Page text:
Norfolk Sculptor Participates in Project Honoring The Late Ruth Bader Ginsburg
Adam Paul Heller 
Photo by Andra Moss

Norfolk Sculptor Participates in Project Honoring The Late Ruth Bader Ginsburg

In late May, stone carver Adam Paul Heller of Norfolk, Conn., received an unexpected phone call from the chief architect responsible for the New York State Capitol building. Would he be interested in joining a project underway at the capitol? It was extremely short notice, she admitted, but he would be contributing to a historic installation.

A statue honoring the late Supreme Court justice Ruth Bader Ginsburg was to be added to the Great Western Staircase of the capitol building, a magnificent 19th-century stone structure filled with ornate carvings, including 77 notable figures from early New York State history. The Ginsburg statue would be the first — and only the seventh likeness of a woman — to be added since 1898.

Heller did not hesitate. “She’s [Justice Ginsburg] such a figure of our time and a bridge ‘of the people’,” says Heller. “I just have so much respect for her. And for the sculpture to be placed in such an epic location… I was very honored to participate.”

Meredith Bergmann, the sculptor who created the Women’s Rights Pioneers Monument in Central Park in new York City, had already been working on the Ginsburg piece for two years. Heller would carve the inscription.

As Heller describes it, the process of arriving at the lettering design for the four words, “Justice Ruth Bader Ginsburg,” was anything but simple.

“I had only seven weeks to design, set samples and complete the project,” he explains. “That is an unusually short period for this work.”

He immediately traveled to Albany, N.Y., for a site visit. The edifice had been built to impress, but perhaps only a stone carver could fully appreciate the immensity of the accomplishment and work involved. 

“The craftsmanship in this building is incredible,” marveled Heller. “The building was created over a 30-year period. Imagine hundreds of craftsmen all working on this building, making perfect seams, perfectly level staircases. There are details in the work that you can’t believe.”

In his Norfolk studio, a peaceful haven behind his family’s farmhouse on the edge of a wood, Heller unrolled several scrolls of brown paper upon which variations of the justice’s name can be seen. He pointed out the evolution of the design. 

“We tried several letter styles, several sizes.” He eventually decided on a 1-3/4-inch letter height of sans serif letters (a style without extra strokes at the ends of the letters), as “the serif doesn’t read as well in the available light. We could make the sans serif bolder.” 

The prominent site on the staircase wall selected for the sculpture is lit primarily by an overhead skylight. So, much of the decision, said Heller, was “basically about light.”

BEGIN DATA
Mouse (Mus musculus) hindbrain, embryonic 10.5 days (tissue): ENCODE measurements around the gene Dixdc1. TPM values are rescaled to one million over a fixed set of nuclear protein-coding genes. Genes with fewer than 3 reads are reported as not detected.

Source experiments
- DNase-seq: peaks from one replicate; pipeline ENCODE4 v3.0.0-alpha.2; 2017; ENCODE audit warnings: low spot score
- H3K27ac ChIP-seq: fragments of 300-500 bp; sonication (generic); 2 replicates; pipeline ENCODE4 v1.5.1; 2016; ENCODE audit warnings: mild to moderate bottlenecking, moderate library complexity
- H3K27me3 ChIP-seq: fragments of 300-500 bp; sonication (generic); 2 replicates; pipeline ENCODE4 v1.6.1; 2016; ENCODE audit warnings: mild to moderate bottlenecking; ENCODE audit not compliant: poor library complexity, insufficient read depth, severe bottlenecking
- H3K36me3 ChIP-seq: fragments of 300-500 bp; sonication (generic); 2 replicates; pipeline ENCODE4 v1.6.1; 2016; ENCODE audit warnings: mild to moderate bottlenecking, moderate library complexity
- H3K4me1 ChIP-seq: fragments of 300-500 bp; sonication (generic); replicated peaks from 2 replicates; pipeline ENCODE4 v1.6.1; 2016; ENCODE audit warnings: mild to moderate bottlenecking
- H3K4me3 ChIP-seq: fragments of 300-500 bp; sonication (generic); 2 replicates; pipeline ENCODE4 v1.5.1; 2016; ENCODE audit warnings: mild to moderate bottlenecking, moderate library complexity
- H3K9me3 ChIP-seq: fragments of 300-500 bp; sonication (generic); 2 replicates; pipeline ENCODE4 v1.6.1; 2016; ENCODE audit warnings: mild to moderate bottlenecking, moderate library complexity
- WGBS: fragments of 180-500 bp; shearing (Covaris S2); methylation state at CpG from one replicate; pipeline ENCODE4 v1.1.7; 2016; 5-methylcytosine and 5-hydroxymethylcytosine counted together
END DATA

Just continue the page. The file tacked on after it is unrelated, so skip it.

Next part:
While this may be his first capitol commission, Heller is well-equipped to approach historic lettering. After receiving his bachelor’s degree in studio arts at the University of Vermont, Heller spent three years at the John Stevens Shop (est. 1705) in Newport, R.I., practicing the art of hand-brushed letters, calligraphy and hand carved stone. After relocating to Norfolk in 2014 with his wife and two children, Heller established his stone carving studio, receiving commissions for lettering and custom stone carving projects from across the United States and Europe and working with many notable artists, including neo-conceptual artist Jenny Holzer.

The brown craft paper revealed more of Heller’s process. He began by laying out faint guidelines and then draws each letter by hand in graphite. These were then filled in with paint using a narrow sable brush. Once fully satisfied, he moved on to a practice piece of stone. The staircase material, he noted, is Scottish sandstone, basically brownstone that “is very consistent and carves excellently.”

After just a few short weeks (“pretty much lightning speed”), Heller was ready to set the inscription on the staircase wall. Carving took seven days over two long weekends. 

Once the sculpture was installed along the wall between the second and third floors, Heller took over the scaffold. “I had a little place up there with a floor of boards across the poles and draped to try to create a studio environment inside—also so I didn’t have to look 45 feet down.”

Carefully, methodically, the three lines were laid out upon the sandstone. The center line was identified, and the line heights established. Heller then made a fine trace of the letters from the final layout and transferred them onto the stone’s surface. These were then brushed by hand in a white water-soluble paint for greater visibility.

Heller described the cuts: “I used two chisels; one is slightly rougher, and one is extra sharp for a crisp finish. You need this because it is a sandstone, and it can grind down a chisel.” 

Each cut is roughly a quarter inch deep. He begins with the bottom-right letter, Heller explained, “so that I don’t accidentally rub out anything to the right since my right forearm rests on the stone to give stability.” 

With every tap of his mallet, a single thin line joined the next until a letter, and then a word, was revealed.

With the official unveiling of the sculpture on Aug. 21, the artistry of the Norfolk stone carver and the powerful legacy of the Supreme Court justice from Brooklyn were forever tied within the stones of an historic landmark.

 

Article courtesy of Norfolk Now (nornow.org).

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